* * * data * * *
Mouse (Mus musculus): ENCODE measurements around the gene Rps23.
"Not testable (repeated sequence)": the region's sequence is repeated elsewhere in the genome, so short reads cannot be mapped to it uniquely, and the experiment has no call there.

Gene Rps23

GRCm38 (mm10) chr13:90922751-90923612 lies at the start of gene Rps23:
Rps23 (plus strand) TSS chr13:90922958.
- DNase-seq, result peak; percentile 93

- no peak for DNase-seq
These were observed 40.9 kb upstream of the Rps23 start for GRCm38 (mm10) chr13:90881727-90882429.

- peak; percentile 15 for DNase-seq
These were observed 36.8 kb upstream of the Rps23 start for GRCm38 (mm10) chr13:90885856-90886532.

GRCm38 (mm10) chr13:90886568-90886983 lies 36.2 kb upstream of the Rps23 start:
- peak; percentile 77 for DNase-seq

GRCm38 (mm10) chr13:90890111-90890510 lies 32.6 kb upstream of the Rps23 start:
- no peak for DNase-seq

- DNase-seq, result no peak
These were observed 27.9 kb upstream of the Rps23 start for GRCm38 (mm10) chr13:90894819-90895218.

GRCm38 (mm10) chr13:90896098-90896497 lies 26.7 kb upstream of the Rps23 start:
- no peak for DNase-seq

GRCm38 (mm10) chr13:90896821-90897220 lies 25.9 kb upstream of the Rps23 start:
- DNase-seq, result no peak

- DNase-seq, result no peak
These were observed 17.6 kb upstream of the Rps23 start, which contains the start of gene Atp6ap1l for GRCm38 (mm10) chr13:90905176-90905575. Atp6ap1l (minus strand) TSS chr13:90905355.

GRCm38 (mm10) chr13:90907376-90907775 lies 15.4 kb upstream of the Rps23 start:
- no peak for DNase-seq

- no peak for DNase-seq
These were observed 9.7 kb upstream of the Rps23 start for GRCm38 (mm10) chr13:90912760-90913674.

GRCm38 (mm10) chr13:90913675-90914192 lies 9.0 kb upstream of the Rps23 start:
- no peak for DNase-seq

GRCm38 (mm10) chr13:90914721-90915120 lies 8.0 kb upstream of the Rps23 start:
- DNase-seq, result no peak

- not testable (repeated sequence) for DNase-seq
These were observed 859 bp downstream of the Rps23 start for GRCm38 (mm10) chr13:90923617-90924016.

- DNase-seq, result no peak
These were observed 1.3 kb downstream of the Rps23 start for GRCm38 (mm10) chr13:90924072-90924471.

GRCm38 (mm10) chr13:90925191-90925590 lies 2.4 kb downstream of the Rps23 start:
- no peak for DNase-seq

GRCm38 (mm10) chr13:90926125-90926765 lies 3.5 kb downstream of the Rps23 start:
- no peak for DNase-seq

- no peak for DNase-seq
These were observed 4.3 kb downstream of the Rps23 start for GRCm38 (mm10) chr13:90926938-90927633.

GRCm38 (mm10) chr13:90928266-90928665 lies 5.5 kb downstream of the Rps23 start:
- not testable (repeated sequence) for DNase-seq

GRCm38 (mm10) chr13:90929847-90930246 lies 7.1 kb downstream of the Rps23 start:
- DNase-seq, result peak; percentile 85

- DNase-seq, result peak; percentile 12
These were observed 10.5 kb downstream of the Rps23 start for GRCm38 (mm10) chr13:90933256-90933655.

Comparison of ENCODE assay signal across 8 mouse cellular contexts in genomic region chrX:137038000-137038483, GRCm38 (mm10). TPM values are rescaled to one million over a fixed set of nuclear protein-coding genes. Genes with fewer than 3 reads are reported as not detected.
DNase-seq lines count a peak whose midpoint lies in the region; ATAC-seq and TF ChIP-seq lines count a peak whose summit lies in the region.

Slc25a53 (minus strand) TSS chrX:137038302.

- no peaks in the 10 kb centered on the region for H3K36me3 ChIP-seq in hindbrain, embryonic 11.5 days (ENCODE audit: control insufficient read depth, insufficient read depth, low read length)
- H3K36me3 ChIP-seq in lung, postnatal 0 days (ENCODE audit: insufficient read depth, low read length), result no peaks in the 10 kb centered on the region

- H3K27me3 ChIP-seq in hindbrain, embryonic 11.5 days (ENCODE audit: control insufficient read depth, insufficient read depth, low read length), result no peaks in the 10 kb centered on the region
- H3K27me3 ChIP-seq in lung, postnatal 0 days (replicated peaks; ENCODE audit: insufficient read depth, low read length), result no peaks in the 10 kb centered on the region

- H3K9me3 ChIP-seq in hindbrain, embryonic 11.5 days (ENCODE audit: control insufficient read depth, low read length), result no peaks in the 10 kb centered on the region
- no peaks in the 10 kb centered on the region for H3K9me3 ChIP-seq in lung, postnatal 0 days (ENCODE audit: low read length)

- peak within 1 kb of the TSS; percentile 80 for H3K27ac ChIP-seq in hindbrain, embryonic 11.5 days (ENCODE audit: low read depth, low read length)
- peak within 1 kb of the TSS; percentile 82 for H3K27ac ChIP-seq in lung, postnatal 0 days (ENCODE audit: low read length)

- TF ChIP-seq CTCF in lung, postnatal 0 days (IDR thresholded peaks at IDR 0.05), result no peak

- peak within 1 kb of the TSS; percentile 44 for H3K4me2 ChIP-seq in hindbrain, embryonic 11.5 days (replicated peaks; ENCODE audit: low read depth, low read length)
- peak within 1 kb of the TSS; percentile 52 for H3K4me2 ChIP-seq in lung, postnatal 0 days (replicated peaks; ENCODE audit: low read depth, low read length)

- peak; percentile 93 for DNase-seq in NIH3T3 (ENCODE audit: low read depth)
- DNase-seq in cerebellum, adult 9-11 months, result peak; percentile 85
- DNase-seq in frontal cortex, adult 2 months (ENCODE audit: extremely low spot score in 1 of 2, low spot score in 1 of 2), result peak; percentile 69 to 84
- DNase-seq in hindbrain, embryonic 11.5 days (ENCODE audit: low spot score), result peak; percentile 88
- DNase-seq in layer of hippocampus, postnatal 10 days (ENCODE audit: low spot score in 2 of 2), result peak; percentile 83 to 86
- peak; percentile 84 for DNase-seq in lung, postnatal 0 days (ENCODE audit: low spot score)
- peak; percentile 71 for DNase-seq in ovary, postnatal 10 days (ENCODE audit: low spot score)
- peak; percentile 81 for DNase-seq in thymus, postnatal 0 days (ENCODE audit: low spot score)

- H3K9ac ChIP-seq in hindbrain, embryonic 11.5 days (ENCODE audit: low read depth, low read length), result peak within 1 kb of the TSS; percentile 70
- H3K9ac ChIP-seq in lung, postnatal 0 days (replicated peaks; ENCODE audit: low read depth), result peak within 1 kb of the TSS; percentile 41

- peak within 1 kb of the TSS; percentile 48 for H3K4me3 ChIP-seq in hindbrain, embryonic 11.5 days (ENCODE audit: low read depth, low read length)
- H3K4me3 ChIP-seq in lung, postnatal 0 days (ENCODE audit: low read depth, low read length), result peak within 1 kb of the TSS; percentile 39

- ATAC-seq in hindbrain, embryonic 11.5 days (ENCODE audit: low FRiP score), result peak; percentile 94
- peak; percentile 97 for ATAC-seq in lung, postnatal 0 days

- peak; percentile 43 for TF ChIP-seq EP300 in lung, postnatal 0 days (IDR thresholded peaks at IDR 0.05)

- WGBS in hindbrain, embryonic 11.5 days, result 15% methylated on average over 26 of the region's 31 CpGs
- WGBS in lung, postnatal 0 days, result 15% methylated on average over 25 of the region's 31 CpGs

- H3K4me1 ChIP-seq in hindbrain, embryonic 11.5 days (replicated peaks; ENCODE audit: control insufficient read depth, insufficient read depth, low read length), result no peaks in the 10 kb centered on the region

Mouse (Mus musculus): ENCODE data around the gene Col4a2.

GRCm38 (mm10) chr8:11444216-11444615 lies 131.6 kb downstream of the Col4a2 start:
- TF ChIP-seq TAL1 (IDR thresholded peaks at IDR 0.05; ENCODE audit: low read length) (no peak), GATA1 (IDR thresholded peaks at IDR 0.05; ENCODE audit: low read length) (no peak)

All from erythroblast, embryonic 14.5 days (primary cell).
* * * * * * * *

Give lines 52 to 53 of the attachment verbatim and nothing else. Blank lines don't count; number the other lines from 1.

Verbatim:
- H3K27me3 ChIP-seq in hindbrain, embryonic 11.5 days (ENCODE audit: control insufficient read depth, insufficient read depth, low read length), result no peaks in the 10 kb centered on the region
- H3K27me3 ChIP-seq in lung, postnatal 0 days (replicated peaks; ENCODE audit: insufficient read depth, low read length), result no peaks in the 10 kb centered on the region